A Peek Backstage

September 18, 2014

by Sally Ollove, Arden Literary Manager

NOTE: Best read after seeing La Bête.

At the beginning of La Bête, Elomire and Bejart have left their troupe at dinner to discuss unwelcome dinner guest, >rx Valere. Valere quickly follows. In the world of the play, the acting troupe is left alone offstage. The actors who play those characters are left in a very similar situation. Since they don’t appear in Act 1, they must amuse themselves backstage while waiting to go on. Here’s a snapshot of what I observed during the epic monologue delivered by Scott Greer.


Minute 0- I am in the greenroom next to a mound of croissants brought in by director Emmanuelle Delpech for the hard working cast. The only people I’ve seen in costume are the folks on the stage. The rest have over 50 minutes left to get ready before they are onstage.ping pong

Minute 2: I visit the women’s dressing room. Alex Keiper (Madame Du Parc) and Wendy Staton (Madame De Brie) start putting on their make-up.

Minute 3: The greenroom and dressing rooms are equipped with sound monitors so the actors can keep track of where in the play they are so they don’t miss an entrance. Since only Amanda Schoonover who plays Dorine needs to pay careful attention, the actors only half-listen. At minute 3, a huge wave of laughs comes in from the audience—the ladies look up from what they are doing, and try to figure out what caused the laugh. They are pleased for Scott. Alex and Amanda say some of the words with him, mimicking his delivery: “he turns them slowly, slowly on the spit.”

Minute 6: All the women are now busily putting on elaborate make-up. As they do, they chat about the film achievements of Samuel L. Jackson. Amanda keeps one ear on the monitor and plays games on her iPad.

Minute 9: I visit the men’s dressing room. Michael Doherty (Du Parc) is working on play he is writing. Alex Bechtel (De Brie) gets his wig on.

Minute 16: Becca Rose, the backstage dresser who helps the actors with their costumes, wanders in to the greenroom, where there is a television monitor trained on the stage. She checks where we are in Scott’s monologue: Valere is sharing his vision of a play performed in Ghent.

Minute 18: Alex Keiper checks the make-up work of Taysha Canales (Madeleine Bejart). Eye-lashes are tricky to get even, but Taysha nails it.

Minute 19: Alex Bechtel has gotten his wig on and made his way to the piano in the greenroom. He noodles around, then plays “Love Me Like the World is Ending” by Ben Lee.

Minute 20: The music attracts followers. Dito van Reigersberg (Prince Conti) dances into the greenroom, and uses a rolly chair for some dance moves. Alex Keiper, in make-up and wig cap, joins in and Dito offers her a “spin” with the rolly chair.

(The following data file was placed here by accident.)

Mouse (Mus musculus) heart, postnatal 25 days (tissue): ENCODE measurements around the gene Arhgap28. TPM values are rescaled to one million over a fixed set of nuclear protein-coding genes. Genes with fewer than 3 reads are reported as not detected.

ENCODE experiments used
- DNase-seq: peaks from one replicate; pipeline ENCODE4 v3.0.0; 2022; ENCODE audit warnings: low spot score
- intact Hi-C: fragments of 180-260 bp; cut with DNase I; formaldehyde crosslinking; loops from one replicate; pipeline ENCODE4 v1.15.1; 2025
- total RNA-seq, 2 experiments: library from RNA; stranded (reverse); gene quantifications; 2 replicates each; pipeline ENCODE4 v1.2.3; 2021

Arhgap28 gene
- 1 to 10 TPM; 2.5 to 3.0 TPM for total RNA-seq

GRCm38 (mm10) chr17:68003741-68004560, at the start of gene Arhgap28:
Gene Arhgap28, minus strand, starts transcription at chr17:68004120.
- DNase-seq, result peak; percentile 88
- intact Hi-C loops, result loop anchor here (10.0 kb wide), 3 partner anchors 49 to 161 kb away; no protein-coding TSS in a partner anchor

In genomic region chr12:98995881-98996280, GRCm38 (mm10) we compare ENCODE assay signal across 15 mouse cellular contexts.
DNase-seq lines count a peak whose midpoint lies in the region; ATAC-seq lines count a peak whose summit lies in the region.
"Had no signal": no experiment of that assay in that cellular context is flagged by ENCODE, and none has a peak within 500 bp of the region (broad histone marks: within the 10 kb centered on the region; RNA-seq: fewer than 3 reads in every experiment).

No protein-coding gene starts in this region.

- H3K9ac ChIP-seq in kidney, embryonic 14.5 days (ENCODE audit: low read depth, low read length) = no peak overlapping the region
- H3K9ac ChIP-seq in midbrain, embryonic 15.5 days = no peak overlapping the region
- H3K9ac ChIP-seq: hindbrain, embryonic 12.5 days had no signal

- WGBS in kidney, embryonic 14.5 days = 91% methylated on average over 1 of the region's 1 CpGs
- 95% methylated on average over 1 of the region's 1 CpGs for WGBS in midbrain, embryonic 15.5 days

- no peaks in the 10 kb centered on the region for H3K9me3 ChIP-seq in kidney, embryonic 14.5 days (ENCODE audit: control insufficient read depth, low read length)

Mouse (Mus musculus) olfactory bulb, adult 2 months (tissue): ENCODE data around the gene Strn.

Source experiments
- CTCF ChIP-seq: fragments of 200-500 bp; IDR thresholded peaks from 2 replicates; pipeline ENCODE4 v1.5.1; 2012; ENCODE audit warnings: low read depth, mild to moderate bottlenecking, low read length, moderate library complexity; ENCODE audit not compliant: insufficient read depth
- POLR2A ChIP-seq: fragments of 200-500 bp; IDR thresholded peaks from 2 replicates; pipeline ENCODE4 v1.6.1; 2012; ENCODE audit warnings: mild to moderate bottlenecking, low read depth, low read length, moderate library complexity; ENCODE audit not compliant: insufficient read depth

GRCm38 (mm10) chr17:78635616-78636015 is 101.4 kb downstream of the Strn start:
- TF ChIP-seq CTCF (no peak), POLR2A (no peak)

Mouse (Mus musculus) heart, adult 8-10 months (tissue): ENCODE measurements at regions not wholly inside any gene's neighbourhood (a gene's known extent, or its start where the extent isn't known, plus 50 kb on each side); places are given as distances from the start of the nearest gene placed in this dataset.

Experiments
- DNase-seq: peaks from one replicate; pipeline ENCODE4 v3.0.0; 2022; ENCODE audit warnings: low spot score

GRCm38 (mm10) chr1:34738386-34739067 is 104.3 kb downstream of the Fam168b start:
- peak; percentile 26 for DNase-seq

Minute 22: Request time from the piano player! Dito requests some gritty funk. Alex Bechtel responds with Bill Withers’s “Use Me Up,” which Dito sings.

Minute 26: Alex Keiper does a Sarah Mclachlan impression. Alex Bechtel plays some Tears for Fears, which brings Wendy to the dance party.

Minute 31: Fears that we can be heard onstage breaks up the dance party. Plus, Scott’s almost finished.

Minute 31.31: Scott finishes his monologue and gets applause, from the audience and the backstage audience. Wendy challenges Taysha to a ping-pong match. Both agree that during the course of the run of La Bête, their skill sets will probably dramatically improve. Considering the formidable skills of Arden regulars such as Scott Greer and Ian Merrill Peakes and the amount of time they have to practice, they are probably right.

5 Responses

  1. Sheila Heffer says:

    My sisters and I thoroughly enjoyed the show this afternoon. We especially loved it when Scott “cracked up” I can only imagine the antics this ensemble would generate. …Thanks for sharing…

  2. Chris Hoyler says:

    Loved this play, and especially the easy going rhythm of the verse/dialogue! All members of the cast are superb, and for Scott Greer, this is a tour de force!

  3. Stephen Berr says:

    The play was wonderful. I have just one question: Was that Dito’s real hair? He had this magnificent fall of dark hair surmounted by a bluish grey, but I thought it might have been attached to his hat.
    The play had a powerful message delivered wonderfully in act 2. My heart was breaking for the stubborn, unmoving Elomire.

  4. Dorothy Greene says:

    Thanks. Loved reading it. I wish I had the explanation of the play before I saw it. I would have had a better understanding. What was the meaning of the very end when the dor crashed doan and left her standing? Was it the loss of innocence? or a new beginning? What???

  5. Micki Goldberg says:

    Loved, loved the show. stayed after to meet the cast. Wonderful of the cast to share more of themselves. Bravo to all.

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